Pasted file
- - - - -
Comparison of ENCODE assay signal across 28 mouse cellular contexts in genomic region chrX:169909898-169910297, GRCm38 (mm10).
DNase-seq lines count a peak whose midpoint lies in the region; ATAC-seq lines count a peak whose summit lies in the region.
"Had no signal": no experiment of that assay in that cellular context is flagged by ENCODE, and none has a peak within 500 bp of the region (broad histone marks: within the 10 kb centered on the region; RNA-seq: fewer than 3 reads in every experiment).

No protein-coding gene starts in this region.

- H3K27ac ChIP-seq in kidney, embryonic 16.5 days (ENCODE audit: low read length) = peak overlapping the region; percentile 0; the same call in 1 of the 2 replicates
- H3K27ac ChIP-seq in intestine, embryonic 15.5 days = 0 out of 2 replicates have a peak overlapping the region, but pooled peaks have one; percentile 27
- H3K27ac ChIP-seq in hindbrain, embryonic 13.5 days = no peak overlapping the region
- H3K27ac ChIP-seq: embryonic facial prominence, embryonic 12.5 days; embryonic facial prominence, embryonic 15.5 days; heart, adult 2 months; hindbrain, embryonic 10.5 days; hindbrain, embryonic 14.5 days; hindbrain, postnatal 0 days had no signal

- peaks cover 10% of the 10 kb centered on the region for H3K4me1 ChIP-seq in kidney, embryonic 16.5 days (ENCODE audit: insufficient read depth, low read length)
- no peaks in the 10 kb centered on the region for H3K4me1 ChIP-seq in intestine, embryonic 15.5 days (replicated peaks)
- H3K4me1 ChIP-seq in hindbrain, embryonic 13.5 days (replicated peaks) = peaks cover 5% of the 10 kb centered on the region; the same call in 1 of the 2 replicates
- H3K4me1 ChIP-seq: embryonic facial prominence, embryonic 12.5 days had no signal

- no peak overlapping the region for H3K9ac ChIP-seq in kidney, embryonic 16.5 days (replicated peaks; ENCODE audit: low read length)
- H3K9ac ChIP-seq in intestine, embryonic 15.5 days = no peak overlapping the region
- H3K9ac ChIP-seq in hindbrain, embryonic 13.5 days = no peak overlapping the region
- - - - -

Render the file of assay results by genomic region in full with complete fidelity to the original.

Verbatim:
Comparison of ENCODE assay signal across 28 mouse cellular contexts in genomic region chrX:169909898-169910297, GRCm38 (mm10).
DNase-seq lines count a peak whose midpoint lies in the region; ATAC-seq lines count a peak whose summit lies in the region.
"Had no signal": no experiment of that assay in that cellular context is flagged by ENCODE, and none has a peak within 500 bp of the region (broad histone marks: within the 10 kb centered on the region; RNA-seq: fewer than 3 reads in every experiment).

No protein-coding gene starts in this region.

- H3K27ac ChIP-seq in kidney, embryonic 16.5 days (ENCODE audit: low read length) = peak overlapping the region; percentile 0; the same call in 1 of the 2 replicates
- H3K27ac ChIP-seq in intestine, embryonic 15.5 days = 0 out of 2 replicates have a peak overlapping the region, but pooled peaks have one; percentile 27
- H3K27ac ChIP-seq in hindbrain, embryonic 13.5 days = no peak overlapping the region
- H3K27ac ChIP-seq: embryonic facial prominence, embryonic 12.5 days; embryonic facial prominence, embryonic 15.5 days; heart, adult 2 months; hindbrain, embryonic 10.5 days; hindbrain, embryonic 14.5 days; hindbrain, postnatal 0 days had no signal

- peaks cover 10% of the 10 kb centered on the region for H3K4me1 ChIP-seq in kidney, embryonic 16.5 days (ENCODE audit: insufficient read depth, low read length)
- no peaks in the 10 kb centered on the region for H3K4me1 ChIP-seq in intestine, embryonic 15.5 days (replicated peaks)
- H3K4me1 ChIP-seq in hindbrain, embryonic 13.5 days (replicated peaks) = peaks cover 5% of the 10 kb centered on the region; the same call in 1 of the 2 replicates
- H3K4me1 ChIP-seq: embryonic facial prominence, embryonic 12.5 days had no signal

- no peak overlapping the region for H3K9ac ChIP-seq in kidney, embryonic 16.5 days (replicated peaks; ENCODE audit: low read length)
- H3K9ac ChIP-seq in intestine, embryonic 15.5 days = no peak overlapping the region
- H3K9ac ChIP-seq in hindbrain, embryonic 13.5 days = no peak overlapping the region